Transverse Reinforcement Requirements for UHPC columns: Assessment of Existing ACI Provisions and New Developments: principal investigator Mohamed Moustafa, University of Nevada - Reno. Endorsed by ACI Technical Committee: 239 Ultra High-Performance Concrete.
Current efforts to expand the UHPC market in the United States are focusing on mega bridge deck girders and developing non‐proprietary mixtures for precast/prestressed girders. There has been less focus on UHPC columns and their applications for precast construction. To fill the knowledge gaps here, the PI has recently completed two projects on the behavior of seismic and slender UHPC columns. This new project will expand upon prior work to further assess existing ACI provisions on transverse reinforcement detailing and requirements for applicability for UHPC columns, in both ordinary and special frames.
Development of FRP Retrofit Guidelines for Deficient Reinforced Concrete Horizontal Lateral Force Resisting Systems: principal investigators are Eric Jacques and Matthew Eatherton, Virginia Polytechnic Institute and State University. Endorsed by ACI Technical Committee: 440 Fiber-Reinforced Polymer Reinforcement.
The objective of this research project is to develop design guidelines for strengthening deficient horizontal lateral force-resisting systems (hLFRS) in older reinforced concrete buildings using externally bonded fiber-reinforced polymer (FRP).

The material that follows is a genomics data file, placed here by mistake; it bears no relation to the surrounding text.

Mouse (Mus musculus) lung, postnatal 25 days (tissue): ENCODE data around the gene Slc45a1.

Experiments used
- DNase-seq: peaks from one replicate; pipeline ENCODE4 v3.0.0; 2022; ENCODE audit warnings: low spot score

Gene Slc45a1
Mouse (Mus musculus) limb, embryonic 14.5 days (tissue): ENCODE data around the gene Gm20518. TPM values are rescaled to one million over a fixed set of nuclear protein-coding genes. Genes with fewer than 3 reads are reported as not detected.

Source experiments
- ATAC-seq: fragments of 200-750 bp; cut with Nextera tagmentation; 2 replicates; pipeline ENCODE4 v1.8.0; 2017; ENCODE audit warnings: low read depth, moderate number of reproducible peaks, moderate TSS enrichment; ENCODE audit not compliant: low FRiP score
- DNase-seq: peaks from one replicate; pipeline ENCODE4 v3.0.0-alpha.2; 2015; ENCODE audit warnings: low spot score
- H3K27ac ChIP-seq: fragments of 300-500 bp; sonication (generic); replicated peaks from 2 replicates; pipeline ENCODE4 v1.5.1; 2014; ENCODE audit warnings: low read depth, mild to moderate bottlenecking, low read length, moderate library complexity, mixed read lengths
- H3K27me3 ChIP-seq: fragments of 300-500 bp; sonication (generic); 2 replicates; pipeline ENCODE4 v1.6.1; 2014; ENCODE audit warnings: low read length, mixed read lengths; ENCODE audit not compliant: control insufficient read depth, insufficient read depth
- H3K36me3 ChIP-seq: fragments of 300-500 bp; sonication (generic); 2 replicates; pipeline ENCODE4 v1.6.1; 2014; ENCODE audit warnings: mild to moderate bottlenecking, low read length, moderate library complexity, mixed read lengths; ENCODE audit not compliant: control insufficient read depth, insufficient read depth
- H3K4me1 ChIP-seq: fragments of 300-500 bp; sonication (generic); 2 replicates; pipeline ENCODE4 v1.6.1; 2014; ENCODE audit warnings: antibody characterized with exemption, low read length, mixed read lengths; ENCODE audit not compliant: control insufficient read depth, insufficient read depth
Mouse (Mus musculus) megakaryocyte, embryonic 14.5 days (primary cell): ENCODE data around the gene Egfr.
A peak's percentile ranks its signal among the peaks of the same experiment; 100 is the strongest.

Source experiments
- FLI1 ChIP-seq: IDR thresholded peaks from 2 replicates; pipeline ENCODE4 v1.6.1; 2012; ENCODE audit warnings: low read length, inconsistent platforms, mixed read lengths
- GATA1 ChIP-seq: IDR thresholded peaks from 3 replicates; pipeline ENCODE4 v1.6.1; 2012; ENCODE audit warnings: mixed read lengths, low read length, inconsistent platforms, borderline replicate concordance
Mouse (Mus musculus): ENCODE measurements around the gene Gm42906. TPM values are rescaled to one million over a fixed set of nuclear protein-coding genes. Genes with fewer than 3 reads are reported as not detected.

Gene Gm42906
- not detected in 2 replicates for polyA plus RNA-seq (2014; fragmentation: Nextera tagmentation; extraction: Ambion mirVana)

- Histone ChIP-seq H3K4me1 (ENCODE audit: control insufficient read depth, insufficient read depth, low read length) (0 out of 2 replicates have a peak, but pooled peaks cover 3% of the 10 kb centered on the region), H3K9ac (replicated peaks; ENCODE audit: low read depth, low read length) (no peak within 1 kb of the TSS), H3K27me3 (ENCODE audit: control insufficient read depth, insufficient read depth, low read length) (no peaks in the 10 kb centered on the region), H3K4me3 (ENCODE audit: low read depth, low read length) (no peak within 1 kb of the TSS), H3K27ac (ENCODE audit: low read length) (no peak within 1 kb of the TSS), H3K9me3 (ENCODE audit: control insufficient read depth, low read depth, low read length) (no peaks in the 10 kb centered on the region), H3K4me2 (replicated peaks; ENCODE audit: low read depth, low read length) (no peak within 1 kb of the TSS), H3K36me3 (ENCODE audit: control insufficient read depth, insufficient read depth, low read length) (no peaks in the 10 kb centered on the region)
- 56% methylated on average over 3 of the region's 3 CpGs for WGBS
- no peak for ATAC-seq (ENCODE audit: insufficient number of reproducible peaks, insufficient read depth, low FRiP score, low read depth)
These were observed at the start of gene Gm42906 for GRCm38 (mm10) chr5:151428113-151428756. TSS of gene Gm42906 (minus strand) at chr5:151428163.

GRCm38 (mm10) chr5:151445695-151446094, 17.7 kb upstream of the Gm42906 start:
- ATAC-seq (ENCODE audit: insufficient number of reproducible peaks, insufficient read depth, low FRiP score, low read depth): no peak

The proposed research focuses on diaphragm strengthening because the critical lack of data has led designers to incorrectly rely on experimental tests of FRP-strengthened shear walls to justify hLFRS strengthening applications. Engineers and manufacturers need proven methods for the use of FRP to address hLFRS deficiencies related to inadequate chords, collectors, and in‐plane shear capacity.
Shear Behavior of Macro-Synthetic Fiber-Reinforced Concrete: principal investigators are Travis Thonstad and Paolo M. Calvi, University of Washington. Endorsed by ACI Technical Committee: 544 Fiber Reinforced Concrete.
The objective of the proposed research is the development of simple, rational design equations for the contribution of macro‐synthetic fibers to the shear strength of reinforced concrete members containing at least the minimum shear reinforcement required by ACI 318‐19.
Minimum Design Requirements for Insulated Concrete Form Wall Systems: principal investigators are Laura Lowes and Dawn Lehman, University of Washington. Endorsed by ACI Technical Committees: 318-C Subcommittee on Safety, Serviceability, and Analysis, 318-E Subcommittee on Section and Member Strength, 332 Residential Concrete Work and 560 Design and Construction with Insulating Concrete Forms.
Recently, masonry and wood are replacing concrete walls for low‐ and mid-rise construction, in part because of the increased cost of purchasing and placing reinforcing steel. ACI Code minimum reinforcement requirements for cast‐in‐place (CIP) walls, including maximum allowable spacing and minimum reinforcement ratios, are much more stringent than for masonry or precast concrete construction. These conservative requirements are generally understood to be historic and based on engineering judgment, rather than experimental testing.
The Concrete Research Council
CRC seeks concrete research projects that further the knowledge and sustainability of concrete materials, construction, and structures in coordination with ACI Technical Committees where possible. CRC recommended these eight projects for funding, based on impact to industry, ACI Committee engagement and collaboration with other funders and organizations.
Additional information about each of this year’s awarded projects – including additional funding partners, research team, ACI committee involvement, project details, and more – is available at ACIFoundation.org.